Non-Ca bioactive components of dairy thought to contribute to the anti-obesity effects of NFDM may be derived primarily from the whey protein fraction . Supplementation with whey protein isolate reduced adiposity and increased energy expenditure in high fat fed mice . Whey protein is a rich dietary source of branched chain amino acids (BCAA), which could in theory contribute to activation of thermogenesis. Leucine or whey protein isolate supplementation of drinking water increased energy expenditure and reduced diet induced obesity in mice without reducing energy intake [39, 40]. Leucine when provided to muscle cell cultures increased energy consumption and indices of mitochondrial biogenesis (e.g., PGC-1 expression, mitochondrial mass), hypothesized to result from activation of mammalian target of rapamycin complex 1 (mTORC1) [41, 42] or indirectly through anaplerosis . Whether BCAA derived from the NFDM diet contributes to metabolic outcomes requires further experimental validation. Notably, milk proteins also possess bioactive peptides that have ACE-inhibitory properties , and the ACE product angiotensin II enhances adipocyte lipid storage, promotes inflammation via activation of the NFκB pathway, and stimulates ROS-mediated insulin resistance .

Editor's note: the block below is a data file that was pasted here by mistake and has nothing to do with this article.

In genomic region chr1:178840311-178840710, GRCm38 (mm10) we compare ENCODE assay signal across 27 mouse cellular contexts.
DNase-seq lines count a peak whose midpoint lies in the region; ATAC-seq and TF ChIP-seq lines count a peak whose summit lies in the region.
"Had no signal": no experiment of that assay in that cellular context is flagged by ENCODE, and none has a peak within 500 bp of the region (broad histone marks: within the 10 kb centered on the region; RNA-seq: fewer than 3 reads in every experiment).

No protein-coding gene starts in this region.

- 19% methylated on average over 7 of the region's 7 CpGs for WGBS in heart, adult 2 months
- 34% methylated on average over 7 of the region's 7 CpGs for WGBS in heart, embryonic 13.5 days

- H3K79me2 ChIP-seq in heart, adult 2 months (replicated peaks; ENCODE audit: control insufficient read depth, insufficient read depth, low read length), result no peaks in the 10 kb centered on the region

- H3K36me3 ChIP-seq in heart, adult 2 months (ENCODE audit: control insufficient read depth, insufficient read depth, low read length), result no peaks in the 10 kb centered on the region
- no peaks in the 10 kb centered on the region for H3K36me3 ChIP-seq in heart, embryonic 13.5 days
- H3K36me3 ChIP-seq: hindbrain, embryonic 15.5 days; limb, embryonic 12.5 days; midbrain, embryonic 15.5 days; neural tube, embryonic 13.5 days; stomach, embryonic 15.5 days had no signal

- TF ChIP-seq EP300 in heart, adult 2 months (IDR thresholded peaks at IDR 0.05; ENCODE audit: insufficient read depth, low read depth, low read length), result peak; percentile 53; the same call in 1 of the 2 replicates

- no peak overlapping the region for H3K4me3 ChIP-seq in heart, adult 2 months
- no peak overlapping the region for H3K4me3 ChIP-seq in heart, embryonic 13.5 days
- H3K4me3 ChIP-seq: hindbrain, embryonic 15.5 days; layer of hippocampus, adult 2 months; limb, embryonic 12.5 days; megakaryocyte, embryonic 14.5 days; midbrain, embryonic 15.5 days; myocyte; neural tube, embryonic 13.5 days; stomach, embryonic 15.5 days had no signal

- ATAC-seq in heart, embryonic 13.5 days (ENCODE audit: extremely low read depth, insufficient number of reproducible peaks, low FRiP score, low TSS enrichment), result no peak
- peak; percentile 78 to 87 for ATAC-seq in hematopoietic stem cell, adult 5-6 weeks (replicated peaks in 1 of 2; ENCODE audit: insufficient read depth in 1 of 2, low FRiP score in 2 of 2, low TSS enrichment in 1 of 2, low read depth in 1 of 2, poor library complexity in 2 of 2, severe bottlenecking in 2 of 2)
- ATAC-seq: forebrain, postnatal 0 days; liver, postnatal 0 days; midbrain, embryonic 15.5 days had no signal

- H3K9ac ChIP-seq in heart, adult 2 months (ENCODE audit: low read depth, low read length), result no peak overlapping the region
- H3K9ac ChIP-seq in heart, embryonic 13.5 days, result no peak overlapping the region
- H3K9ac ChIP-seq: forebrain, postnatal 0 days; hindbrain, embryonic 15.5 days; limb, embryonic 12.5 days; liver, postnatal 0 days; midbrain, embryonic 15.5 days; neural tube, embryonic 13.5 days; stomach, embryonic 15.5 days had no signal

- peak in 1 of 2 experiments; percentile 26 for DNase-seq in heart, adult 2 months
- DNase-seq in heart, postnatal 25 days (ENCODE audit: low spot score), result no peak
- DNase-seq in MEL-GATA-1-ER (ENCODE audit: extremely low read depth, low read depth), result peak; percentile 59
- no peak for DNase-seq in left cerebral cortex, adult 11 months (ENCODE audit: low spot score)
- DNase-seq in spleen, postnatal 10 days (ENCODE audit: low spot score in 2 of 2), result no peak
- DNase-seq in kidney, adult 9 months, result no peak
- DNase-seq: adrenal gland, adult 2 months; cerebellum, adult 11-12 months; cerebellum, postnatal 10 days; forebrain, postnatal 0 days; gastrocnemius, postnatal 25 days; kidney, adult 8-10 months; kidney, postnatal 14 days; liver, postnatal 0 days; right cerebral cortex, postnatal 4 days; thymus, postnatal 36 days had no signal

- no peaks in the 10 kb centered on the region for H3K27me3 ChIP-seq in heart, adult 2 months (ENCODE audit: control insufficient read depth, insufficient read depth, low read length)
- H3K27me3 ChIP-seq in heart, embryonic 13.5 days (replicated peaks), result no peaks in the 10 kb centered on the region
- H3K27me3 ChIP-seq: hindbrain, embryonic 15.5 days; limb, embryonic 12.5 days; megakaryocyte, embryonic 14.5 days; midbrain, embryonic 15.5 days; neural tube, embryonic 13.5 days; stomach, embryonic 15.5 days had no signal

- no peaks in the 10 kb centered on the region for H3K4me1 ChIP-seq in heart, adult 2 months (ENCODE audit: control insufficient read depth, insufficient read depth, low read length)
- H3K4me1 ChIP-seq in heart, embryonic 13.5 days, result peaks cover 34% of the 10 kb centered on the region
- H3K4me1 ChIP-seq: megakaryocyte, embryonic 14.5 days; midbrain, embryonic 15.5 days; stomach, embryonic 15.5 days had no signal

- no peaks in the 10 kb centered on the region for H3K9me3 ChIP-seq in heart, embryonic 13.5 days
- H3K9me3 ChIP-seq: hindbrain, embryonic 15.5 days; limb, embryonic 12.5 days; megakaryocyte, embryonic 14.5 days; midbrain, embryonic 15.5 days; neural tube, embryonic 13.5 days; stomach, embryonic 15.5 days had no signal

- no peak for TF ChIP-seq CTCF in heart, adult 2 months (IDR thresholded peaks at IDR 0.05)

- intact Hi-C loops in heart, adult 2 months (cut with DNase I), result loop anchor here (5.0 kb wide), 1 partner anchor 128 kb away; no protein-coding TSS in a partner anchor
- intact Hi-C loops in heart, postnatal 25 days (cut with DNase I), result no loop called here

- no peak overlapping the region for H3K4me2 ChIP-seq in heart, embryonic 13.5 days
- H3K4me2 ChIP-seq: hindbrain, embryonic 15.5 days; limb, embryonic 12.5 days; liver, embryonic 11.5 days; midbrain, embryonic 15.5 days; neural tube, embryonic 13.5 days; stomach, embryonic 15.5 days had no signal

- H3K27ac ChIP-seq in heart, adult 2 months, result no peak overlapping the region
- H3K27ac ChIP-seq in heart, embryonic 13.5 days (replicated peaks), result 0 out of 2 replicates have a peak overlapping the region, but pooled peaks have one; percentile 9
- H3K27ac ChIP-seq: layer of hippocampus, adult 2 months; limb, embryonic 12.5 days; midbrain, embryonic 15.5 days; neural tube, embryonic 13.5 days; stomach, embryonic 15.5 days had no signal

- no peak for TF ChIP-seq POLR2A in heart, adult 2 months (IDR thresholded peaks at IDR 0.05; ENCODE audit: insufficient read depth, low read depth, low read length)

Chronic inflammation of WAT, hallmarked by macrophage accumulation, contributes to obesity-associated morbidities. Since calcitriol evokes a pro-inflammatory response in both adipocytes and macrophages, and enhances pro-inflammatory mediators in co-cultures of both cell types in vitro , high dietary Ca suppression of plasma calcitriol may have anti-inflammatory properties . High dietary Ca both with and without dairy reduced WAT and systemic inflammation compared to low dietary Ca in aP2-agouti transgenic obese mice . However, interpretations of these observations are confounded by reduced adiposity resulting from high dietary Ca intake in that model. We found that WAT expression of the pan-macrophage surface antigen CD68 correlated positively with body weight regardless of diet. WAT mRNA abundance for CD11d (an immune cell-specific cell adhesion molecule expressed on a subset of macrophages ) also correlated with body weight, but for any given weight was lower in NDFM-fed mice compared to controls or high-Ca fed mice. Diet-associated differences in most WAT inflammatory gene markers were lost when controlling for body weight. These results conclusively demonstrate that dietary Ca and/or NFDM effects on WAT inflammation in DIO mice are primarily explained by their impact on weight. In DIO mice fed different levels of fat (10%, 45%, and 60%), WAT macrophage marker expression correlated with body weight and adiposity in lean-to-moderately obese animals , similar to our current observations. These findings support the hypothesis that WAT macrophage infiltration (at least for some macrophage sub-types) is closely yoked to expansion of energy storage capacity during modest caloric overnutrition, possibly as a mechanism for macrophage-mediated WAT extracellular matrix and vascular remodeling to accommodate normal physiologic adipocyte hypertrophy. Significant correlations between WAT inflammatory markers and body weight was reported when looking across disparate mouse obesity models , and positive correlations were observed between %CD14+ cells in isolated stromal vascular cells from WAT and BMI in normal weight to obese humans [47, 48]. Shaul et al.  have also considered a remodeling function based on dynamic M2-like macrophage phenotypes in rodents. The observations that WAT macrophage marker expression closely tracks body weight (at least in lean to moderate obese states) highlights a need to understand weight-specific immune signals and macrophage functions during normal, non-pathological WAT expansion and contraction.